Wednesday, April 13, 2011

“That’s not true”: Stephen Harper channels Alberto Fujimori

FujimoriAccording to the Sun’s intellectually challenged editorial writers and various blogging wingnuts, Michael Ignatieff’s comment in the debate about letting flowers bloom clearly demonstrates that he is a closet Maoist intent on bringing communism to Canada. And that’s real bad, eh?

So here’s a counter-argument, applied to Harper’s most often used phrase in the last few months:

I guess if Stephen Harper needed a mentor to provide him with content for last night’s debate he could do worse than Alberto Fujimori, the disgraced Peruvian president.

“That’s not true” is a quotation widely attributed to the Peruvian strongman who, according to the BBC, “rode roughshod over the country's democratic institutions in order to preserve his hold on power.” Appropriate, no?

Fujimori was in power in Peru for 10 years, from 1990 to 2000, a period marked with controversy, including claims of unfair control over the media and using government resources to support his campaign.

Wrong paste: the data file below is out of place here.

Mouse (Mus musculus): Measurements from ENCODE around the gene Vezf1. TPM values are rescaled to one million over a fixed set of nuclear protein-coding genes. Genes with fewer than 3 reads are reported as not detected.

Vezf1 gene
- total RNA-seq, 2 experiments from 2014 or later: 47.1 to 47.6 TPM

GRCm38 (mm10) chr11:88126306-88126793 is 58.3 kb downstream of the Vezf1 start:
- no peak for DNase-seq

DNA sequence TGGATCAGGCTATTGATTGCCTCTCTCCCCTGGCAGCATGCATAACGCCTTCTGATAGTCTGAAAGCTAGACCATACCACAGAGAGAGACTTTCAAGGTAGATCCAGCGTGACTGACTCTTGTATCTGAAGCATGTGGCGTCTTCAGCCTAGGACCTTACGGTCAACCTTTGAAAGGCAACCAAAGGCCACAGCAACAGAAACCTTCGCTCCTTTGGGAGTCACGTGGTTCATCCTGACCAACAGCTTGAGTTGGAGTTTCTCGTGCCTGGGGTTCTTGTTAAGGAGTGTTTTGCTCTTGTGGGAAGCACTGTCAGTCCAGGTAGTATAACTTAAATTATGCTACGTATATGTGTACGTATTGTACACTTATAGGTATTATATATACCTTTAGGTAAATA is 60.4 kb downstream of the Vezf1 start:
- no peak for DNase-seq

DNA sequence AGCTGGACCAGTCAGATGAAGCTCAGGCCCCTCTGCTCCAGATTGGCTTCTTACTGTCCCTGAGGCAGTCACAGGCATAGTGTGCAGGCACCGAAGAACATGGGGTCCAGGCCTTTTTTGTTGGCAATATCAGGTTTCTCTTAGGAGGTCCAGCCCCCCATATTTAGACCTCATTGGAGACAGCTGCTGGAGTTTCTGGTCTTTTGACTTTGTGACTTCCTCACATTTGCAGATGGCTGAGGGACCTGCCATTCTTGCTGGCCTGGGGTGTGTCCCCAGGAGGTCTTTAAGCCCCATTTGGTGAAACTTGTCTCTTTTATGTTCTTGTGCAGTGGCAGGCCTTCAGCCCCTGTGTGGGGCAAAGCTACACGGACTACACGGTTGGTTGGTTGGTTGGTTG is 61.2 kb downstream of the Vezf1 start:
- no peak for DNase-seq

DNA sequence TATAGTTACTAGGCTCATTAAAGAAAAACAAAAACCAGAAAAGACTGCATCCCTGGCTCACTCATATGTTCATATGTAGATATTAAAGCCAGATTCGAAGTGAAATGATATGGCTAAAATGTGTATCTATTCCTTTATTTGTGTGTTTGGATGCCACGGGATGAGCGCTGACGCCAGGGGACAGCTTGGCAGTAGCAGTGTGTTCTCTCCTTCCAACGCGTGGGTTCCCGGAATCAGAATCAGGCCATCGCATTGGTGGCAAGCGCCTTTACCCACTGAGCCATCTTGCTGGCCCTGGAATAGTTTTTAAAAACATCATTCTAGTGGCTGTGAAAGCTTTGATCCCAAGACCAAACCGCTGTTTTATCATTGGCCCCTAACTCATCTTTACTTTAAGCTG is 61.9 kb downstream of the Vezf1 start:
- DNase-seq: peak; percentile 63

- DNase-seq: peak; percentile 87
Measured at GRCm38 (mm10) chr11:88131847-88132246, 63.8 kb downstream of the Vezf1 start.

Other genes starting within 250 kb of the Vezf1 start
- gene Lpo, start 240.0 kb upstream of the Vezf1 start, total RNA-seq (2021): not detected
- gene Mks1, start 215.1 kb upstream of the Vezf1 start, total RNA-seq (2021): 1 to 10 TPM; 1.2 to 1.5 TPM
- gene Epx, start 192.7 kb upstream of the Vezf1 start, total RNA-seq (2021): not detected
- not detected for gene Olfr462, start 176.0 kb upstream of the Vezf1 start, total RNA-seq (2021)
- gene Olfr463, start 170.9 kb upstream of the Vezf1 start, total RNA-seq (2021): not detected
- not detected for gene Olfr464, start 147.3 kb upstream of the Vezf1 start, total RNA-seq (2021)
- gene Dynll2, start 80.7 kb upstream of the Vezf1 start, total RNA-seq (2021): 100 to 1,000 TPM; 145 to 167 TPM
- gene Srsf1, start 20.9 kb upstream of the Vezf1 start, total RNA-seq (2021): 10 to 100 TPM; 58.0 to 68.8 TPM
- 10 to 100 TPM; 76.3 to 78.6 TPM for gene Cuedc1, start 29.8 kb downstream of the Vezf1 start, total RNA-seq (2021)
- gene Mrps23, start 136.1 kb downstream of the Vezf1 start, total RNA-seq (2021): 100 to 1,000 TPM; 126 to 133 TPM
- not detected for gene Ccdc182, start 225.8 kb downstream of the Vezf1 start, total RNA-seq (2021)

In 2000 he fled to his native Japan and attempted to resign his presidency from abroad. The Peruvian Congress rejected his resignation and sought his extradition. In 2007 he was finally returned to Peru to face the charges against him.

In December 2007 he was sentenced to 6 years in jail on charges of abuse of power and banned from holding office until 2011. In 2009 he was found guilty of human rights abuses and sentenced to a further 25 years for murder and kidnapping. Finally, also in 2009, he was sentenced to another 7 1/2 years for embezzlement of treasury funds. (Source: Wikipedia)

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